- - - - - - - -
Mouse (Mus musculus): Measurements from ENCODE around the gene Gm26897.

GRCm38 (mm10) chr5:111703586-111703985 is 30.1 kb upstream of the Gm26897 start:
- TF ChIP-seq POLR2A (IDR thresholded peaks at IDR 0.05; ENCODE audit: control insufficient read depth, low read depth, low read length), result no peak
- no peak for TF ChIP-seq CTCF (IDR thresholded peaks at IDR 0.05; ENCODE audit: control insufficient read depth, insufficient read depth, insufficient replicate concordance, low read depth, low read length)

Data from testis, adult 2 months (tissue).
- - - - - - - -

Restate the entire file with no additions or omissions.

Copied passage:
Mouse (Mus musculus): Measurements from ENCODE around the gene Gm26897.

GRCm38 (mm10) chr5:111703586-111703985 is 30.1 kb upstream of the Gm26897 start:
- TF ChIP-seq POLR2A (IDR thresholded peaks at IDR 0.05; ENCODE audit: control insufficient read depth, low read depth, low read length), result no peak
- no peak for TF ChIP-seq CTCF (IDR thresholded peaks at IDR 0.05; ENCODE audit: control insufficient read depth, insufficient read depth, insufficient replicate concordance, low read depth, low read length)

Data from testis, adult 2 months (tissue).